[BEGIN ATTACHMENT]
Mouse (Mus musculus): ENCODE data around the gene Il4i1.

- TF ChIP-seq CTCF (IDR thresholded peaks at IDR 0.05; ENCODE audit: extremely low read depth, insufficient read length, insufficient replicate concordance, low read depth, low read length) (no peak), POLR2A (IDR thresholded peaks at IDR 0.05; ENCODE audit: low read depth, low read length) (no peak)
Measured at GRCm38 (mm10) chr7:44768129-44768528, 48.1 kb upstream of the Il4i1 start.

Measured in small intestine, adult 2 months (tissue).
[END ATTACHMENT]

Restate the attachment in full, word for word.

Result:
Mouse (Mus musculus): ENCODE data around the gene Il4i1.

- TF ChIP-seq CTCF (IDR thresholded peaks at IDR 0.05; ENCODE audit: extremely low read depth, insufficient read length, insufficient replicate concordance, low read depth, low read length) (no peak), POLR2A (IDR thresholded peaks at IDR 0.05; ENCODE audit: low read depth, low read length) (no peak)
Measured at GRCm38 (mm10) chr7:44768129-44768528, 48.1 kb upstream of the Il4i1 start.

Measured in small intestine, adult 2 months (tissue).